Impact of Close Margins in Head and Neck Mucosal Squamous Cell Carcinoma: A Systematic Review.

TitleImpact of Close Margins in Head and Neck Mucosal Squamous Cell Carcinoma: A Systematic Review.
Publication TypeJournal Article
Year of Publication2021
AuthorsHamman J, Howe CL, Borgstrom M, Baker A, Wang SJ, Bearelly S
JournalLaryngoscope
Date Published2021 Jun 18
ISSN1531-4995
Abstract

OBJECTIVES/HYPOTHESIS: The aim of the study is to investigate whether close surgical margins impact oncologic outcomes compared to clear or involved surgical margins. We hypothesize that close surgical margins portend worse outcomes compared with clear margins, but improved outcomes compared with involved margins.

STUDY DESIGN: Systematic review.

METHODS: Using the Preferred Reporting Items for Systematic Reviews and Meta-analysis statement standards, a systematic search was conducted for studies that reported oncologic outcomes following excision of primary mucosal head and neck squamous cell carcinoma (HNSCC). A meta-analysis was then performed, comparing local recurrence (LR), locoregional recurrence (LRR), and overall survival (OS) in patients with clear, close, and involved margins.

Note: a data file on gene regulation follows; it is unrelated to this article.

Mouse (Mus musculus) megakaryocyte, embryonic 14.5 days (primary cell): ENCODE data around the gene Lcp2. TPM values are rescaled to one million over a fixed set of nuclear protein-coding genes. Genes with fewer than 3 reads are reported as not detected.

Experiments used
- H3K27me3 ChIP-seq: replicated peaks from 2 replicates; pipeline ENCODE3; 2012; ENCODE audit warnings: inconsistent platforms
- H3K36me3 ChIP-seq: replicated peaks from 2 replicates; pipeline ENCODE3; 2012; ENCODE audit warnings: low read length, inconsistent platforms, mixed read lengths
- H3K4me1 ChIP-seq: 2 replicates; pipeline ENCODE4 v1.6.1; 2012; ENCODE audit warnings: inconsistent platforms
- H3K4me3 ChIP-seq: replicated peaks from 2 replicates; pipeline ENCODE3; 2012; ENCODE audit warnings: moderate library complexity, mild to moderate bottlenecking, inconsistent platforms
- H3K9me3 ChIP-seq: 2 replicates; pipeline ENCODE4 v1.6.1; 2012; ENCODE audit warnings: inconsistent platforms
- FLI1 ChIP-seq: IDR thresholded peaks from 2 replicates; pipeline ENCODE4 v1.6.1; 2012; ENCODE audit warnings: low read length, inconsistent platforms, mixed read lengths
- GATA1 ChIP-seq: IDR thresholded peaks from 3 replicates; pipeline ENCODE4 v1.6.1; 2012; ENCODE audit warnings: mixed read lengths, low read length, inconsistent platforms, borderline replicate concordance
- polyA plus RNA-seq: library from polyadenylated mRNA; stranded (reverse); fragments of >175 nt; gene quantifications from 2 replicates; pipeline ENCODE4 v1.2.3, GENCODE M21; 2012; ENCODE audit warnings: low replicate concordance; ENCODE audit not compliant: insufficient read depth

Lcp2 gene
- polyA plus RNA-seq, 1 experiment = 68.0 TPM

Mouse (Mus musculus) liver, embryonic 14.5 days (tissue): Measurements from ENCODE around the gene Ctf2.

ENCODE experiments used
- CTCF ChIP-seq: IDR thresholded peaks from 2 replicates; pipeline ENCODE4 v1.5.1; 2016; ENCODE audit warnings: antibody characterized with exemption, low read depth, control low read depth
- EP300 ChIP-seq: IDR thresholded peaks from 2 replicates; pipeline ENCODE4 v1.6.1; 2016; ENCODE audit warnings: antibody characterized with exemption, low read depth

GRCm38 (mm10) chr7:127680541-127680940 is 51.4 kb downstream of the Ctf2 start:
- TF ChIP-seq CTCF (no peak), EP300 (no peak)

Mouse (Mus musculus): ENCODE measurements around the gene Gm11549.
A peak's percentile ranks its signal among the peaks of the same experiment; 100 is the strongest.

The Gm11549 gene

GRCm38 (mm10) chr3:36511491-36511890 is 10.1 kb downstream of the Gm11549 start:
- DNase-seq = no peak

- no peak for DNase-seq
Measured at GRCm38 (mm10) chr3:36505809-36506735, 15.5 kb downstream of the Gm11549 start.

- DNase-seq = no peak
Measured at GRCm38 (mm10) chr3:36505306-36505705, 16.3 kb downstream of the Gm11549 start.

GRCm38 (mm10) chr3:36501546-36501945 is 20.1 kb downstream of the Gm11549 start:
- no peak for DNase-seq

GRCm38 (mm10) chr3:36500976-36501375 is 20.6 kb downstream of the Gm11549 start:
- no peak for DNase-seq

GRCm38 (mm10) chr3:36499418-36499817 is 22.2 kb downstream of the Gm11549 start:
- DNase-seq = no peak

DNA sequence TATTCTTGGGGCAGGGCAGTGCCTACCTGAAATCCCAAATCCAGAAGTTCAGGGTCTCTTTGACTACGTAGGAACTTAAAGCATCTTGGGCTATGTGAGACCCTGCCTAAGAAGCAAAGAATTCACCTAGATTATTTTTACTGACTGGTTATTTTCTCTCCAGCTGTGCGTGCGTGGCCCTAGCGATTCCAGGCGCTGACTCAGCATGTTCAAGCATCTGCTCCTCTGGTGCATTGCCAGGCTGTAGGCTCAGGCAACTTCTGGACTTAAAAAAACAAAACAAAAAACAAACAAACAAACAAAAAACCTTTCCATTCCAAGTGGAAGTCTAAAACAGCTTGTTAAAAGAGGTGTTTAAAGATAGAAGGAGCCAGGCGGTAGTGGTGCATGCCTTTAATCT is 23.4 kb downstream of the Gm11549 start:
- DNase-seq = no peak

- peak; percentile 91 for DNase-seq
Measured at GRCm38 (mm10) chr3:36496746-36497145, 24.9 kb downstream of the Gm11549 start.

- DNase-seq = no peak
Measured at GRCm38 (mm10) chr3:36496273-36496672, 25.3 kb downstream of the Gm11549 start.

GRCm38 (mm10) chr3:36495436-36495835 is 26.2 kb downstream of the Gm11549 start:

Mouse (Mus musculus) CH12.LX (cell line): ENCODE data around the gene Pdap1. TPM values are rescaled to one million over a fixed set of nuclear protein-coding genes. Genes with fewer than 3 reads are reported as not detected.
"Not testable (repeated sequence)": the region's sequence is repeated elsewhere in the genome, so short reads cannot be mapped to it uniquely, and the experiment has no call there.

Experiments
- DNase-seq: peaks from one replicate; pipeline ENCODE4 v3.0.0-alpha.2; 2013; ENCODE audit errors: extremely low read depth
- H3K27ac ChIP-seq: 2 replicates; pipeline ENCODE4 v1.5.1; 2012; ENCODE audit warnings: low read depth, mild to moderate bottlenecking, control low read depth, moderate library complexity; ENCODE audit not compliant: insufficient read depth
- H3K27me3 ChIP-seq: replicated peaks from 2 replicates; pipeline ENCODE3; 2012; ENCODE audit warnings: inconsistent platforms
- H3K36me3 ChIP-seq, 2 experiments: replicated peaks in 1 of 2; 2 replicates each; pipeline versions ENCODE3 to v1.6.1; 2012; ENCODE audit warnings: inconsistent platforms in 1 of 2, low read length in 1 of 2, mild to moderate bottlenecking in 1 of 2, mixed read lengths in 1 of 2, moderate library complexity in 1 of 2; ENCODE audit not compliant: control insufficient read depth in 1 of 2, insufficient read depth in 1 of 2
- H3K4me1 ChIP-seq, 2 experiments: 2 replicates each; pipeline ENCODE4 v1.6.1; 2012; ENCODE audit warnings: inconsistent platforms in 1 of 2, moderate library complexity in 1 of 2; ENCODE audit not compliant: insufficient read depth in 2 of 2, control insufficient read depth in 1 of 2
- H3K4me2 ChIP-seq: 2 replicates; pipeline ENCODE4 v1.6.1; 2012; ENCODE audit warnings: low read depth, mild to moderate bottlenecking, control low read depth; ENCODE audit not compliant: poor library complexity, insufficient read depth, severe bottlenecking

RESULTS: Twenty-six studies met the inclusion criteria, totaling 8,435 patients. About 96% of our included cases involved the oral cavity, 2% involved the oropharynx, and 2% other. Also, 68% of cases were T1/T2 and 32% were T3/T4. On meta-analysis, clear margins were associated with lower incidence of 5-year LR relative risk (RR) 0.50, 95% confidence interval [CI] 0.38-0.65) and higher 5-year OS (RR 1.22, 1.11-1.35), when compared with close margins. Involved margins had higher incidence of 5-year LR (RR 1.75, 1.16-2.64), higher incidence of LRR at last follow-up (RR 1.66, 1.37-2.00), and no difference in 5-year OS (RR 0.82, 0.60-1.11), when compared with close margins.

CONCLUSIONS: There is a stepwise improvement in oncologic outcomes as surgical margin categorically improves from involved to close to clear. Patients with close margins therefore may benefit from adjuvant therapy. Further research is required to investigate whether these findings are seen in non-oral cavity cases because they were underrepresented in this analysis. Laryngoscope, 2021.

DOI10.1002/lary.29690
Alternate JournalLaryngoscope
PubMed ID34143492
Faculty Reference: 
Audrey Baker, MD
Shethal Bearelly, MD, FACS
Steven J. Wang, MD